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« Dude, where's my flying car? | Main | Making Noise About Nanotech »

January 11, 2006


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michael vassar

It sounds like you are saying that (near term?) MM may not actually be that probable, but that it's rational for you to prepare for it anyway on expected utility considerations. Is that your actual position? I thought you were fairly confident of MM developing (soon?).

Anyway, there is little reason to expect MM to be as sudden as strong AI, as the latter can self-improve recursively without the need for a human bottleneck while the former cannot. MM can bring an industrial revolution compressed to a few years. For strong AI expect to see one compressed to a few days or less. I agree however that MM looks likely to be the earliest revolutionary technology to hit us.

Mike Treder, CRN

Actually, I am confident that all of the technologies I named will be developed and will have a significant impact on society. Some will be here sooner than others, some will present grave risks, and some will
arrive quite suddenly.

My judgement is that MM fits all three of the above criteria and therefore requires serious investigation. Whether MM is developed in 10 years, in 15 years, or sooner, or later, does not change the fact that we should prepare now. Moreover, because the stakes are so high, it behooves CRN to use the earliest plausible development time as a target date for effective readiness.

Phillip Huggan

At some point the concept of a replicator will be a reality. This will probably emerge in a nanotech context regardless of whether it is specifically Drexlerian.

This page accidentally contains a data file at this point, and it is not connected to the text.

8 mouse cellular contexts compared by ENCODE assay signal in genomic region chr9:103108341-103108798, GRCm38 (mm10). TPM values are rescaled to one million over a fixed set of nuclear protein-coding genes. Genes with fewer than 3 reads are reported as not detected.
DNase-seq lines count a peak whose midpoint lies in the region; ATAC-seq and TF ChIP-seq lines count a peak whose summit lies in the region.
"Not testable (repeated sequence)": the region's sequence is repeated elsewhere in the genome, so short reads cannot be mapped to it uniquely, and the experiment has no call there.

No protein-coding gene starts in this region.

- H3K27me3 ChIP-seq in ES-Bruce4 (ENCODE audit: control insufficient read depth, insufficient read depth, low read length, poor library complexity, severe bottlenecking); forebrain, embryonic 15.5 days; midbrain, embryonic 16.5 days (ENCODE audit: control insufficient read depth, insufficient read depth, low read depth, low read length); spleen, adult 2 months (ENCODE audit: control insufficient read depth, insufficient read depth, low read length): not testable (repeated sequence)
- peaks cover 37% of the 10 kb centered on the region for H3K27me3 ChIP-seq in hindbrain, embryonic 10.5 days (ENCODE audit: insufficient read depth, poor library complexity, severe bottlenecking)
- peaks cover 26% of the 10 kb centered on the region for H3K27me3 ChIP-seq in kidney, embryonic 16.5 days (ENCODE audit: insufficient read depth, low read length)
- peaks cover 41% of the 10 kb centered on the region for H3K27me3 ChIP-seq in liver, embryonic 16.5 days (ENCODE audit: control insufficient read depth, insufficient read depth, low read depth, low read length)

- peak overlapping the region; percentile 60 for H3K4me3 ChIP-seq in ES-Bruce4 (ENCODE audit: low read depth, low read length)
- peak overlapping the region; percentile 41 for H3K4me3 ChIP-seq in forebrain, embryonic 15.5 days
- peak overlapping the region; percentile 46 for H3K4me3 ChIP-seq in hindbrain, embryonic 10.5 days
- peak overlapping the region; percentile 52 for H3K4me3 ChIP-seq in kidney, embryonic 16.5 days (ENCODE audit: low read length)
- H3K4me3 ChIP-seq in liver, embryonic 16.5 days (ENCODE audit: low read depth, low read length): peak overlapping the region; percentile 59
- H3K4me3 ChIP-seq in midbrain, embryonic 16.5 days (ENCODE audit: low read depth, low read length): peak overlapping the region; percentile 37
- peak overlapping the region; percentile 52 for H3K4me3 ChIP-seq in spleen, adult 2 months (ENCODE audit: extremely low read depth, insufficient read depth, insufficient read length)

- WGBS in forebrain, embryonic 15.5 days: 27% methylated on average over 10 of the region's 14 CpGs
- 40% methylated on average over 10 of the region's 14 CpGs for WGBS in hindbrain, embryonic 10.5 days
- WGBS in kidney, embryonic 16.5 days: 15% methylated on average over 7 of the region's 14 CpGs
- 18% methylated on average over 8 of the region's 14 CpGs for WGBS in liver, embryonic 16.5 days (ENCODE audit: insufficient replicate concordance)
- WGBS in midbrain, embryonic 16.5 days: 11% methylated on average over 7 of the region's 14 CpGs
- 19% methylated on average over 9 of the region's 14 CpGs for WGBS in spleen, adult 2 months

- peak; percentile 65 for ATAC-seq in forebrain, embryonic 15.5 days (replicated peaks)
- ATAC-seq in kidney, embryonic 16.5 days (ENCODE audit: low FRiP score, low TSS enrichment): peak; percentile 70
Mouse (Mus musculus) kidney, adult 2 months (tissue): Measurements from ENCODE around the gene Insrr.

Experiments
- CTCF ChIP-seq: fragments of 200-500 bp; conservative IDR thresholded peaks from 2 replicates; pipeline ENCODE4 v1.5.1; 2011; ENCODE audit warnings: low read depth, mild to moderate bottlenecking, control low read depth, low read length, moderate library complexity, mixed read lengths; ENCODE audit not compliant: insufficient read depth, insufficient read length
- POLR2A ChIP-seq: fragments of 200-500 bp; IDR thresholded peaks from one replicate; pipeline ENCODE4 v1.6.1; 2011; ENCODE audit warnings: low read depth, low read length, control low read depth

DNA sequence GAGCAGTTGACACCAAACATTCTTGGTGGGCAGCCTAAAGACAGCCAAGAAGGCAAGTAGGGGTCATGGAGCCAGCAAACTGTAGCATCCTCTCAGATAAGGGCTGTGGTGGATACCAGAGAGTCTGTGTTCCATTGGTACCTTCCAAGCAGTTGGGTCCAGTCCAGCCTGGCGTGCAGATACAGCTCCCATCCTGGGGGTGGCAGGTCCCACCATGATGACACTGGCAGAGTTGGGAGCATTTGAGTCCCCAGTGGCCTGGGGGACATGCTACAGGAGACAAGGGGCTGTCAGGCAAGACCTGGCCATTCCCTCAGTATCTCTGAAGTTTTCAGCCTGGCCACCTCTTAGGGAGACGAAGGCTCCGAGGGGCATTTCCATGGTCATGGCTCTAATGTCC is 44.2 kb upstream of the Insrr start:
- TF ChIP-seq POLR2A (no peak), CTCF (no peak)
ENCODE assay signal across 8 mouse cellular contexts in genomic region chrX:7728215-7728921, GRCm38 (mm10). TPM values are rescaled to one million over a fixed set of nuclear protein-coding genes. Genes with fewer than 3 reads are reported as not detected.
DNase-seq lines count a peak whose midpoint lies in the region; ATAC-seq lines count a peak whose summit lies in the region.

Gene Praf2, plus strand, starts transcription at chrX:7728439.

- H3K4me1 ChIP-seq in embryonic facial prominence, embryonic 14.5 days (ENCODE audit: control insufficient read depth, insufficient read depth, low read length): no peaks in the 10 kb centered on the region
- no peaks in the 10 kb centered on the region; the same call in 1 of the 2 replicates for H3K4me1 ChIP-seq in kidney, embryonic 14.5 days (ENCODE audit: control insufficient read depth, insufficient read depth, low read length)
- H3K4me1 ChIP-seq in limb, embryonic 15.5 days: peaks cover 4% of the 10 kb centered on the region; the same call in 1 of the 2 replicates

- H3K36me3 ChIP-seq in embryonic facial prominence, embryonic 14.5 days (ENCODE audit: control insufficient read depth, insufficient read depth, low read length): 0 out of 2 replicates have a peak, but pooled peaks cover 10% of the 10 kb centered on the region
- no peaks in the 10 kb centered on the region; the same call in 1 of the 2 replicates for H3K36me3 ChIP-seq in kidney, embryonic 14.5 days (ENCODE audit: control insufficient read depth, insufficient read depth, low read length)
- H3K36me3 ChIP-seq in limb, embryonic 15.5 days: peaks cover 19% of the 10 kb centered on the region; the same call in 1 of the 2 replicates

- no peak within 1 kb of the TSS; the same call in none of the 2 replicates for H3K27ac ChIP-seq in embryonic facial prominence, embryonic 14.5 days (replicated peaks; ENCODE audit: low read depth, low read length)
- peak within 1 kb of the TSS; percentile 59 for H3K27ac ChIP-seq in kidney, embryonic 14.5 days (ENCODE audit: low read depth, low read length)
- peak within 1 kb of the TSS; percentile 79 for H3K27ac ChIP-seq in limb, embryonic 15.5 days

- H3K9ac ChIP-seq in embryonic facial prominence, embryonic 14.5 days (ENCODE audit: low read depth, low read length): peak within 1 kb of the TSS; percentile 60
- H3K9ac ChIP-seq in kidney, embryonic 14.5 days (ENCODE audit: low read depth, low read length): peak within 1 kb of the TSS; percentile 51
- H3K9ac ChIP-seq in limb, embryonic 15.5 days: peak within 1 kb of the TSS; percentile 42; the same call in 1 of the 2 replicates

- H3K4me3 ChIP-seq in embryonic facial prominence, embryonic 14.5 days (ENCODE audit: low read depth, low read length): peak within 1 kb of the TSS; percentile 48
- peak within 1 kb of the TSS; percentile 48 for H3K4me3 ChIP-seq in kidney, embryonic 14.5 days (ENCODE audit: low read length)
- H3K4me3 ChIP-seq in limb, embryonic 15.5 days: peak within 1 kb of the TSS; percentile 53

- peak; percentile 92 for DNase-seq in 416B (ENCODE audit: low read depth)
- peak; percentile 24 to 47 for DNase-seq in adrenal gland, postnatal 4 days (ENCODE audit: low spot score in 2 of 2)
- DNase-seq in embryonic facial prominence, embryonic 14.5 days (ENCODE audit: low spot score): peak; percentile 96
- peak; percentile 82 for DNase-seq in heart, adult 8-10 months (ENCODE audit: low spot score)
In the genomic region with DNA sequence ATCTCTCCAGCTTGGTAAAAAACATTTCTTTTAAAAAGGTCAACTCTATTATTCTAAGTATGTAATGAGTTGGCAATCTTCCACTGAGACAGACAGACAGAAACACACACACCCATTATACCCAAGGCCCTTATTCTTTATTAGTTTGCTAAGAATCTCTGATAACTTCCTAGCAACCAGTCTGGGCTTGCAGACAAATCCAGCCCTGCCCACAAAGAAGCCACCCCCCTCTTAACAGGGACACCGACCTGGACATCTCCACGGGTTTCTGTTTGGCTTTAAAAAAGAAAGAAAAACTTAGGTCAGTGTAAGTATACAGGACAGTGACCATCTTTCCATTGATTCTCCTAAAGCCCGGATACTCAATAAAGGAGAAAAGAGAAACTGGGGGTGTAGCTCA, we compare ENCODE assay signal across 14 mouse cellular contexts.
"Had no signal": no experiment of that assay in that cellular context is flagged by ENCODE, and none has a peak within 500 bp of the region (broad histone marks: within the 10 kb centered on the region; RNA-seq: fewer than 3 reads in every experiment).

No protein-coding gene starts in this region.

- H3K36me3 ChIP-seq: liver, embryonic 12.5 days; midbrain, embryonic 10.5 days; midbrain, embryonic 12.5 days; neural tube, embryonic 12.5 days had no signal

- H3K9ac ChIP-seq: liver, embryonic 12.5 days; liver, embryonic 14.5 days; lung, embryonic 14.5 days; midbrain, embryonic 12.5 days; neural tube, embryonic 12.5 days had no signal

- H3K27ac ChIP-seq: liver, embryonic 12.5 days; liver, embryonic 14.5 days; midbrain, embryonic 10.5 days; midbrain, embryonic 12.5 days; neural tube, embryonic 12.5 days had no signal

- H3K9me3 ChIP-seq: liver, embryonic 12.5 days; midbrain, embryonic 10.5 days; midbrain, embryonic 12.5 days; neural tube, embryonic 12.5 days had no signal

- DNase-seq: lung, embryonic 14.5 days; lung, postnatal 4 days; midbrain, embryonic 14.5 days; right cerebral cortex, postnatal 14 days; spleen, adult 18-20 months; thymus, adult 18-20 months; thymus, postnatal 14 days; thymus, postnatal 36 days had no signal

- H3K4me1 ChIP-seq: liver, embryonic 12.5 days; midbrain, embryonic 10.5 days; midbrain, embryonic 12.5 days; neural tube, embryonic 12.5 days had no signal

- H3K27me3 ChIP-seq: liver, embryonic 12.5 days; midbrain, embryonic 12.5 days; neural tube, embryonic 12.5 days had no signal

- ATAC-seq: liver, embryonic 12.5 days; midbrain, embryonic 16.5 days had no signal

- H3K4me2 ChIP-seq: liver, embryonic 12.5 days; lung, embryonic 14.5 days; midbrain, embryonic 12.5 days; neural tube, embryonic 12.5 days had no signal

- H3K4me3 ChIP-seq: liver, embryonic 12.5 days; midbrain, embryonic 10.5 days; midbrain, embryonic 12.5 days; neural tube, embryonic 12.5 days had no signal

I don't think you have to be worried about someone using AI or Genetic Engineering or Robotics to take over the world in the same way as MM might facilitate. Sure you can wipe out the human race with a pandemic, or AGI our demise, or...engineer faulty assembly line robots and crash test robotic facilities and cause increased vehicle fatality rates (how did robotics make the short list?!).

With MM you just might be able to take over the world. At least you would be worried other might try. Fusion is just an energy source that seems to be sapping away a lot of money that could otherwise make polymer solar cells or giant bucky-rock wind turbines a reality.

pierre basmaji

How the nanotechnology can help the fusion Nuclear?
How we can see the difference between paific fusion and weapons enrichment? can nanotechnology materials helps in this filed.

Chris Phoenix, CRN

Nanotech can't directly control the fusion reaction--you can't mechanically smash atoms together hard enough to make them fuse, for example. And I calculated once that it would be basically impossible even to make a precise enough particle accelerator to help with "hot" fusion; after just a few nanometers of travel, Heisenberg uncertainty makes the atoms miss each other most of the time.

Nanotech machines could help with isotope separation. Nanotech materials might also help with reactor construction. So it could be an enabling technology. Also, if and when molecular manufacturing makes large-scale construction really cheap and fast, so we can build ITER in a month for a few M$, research may speed up.

I don't know what to say about peaceful vs. weapons uses. Any general-purpose technology can and will be used for both.


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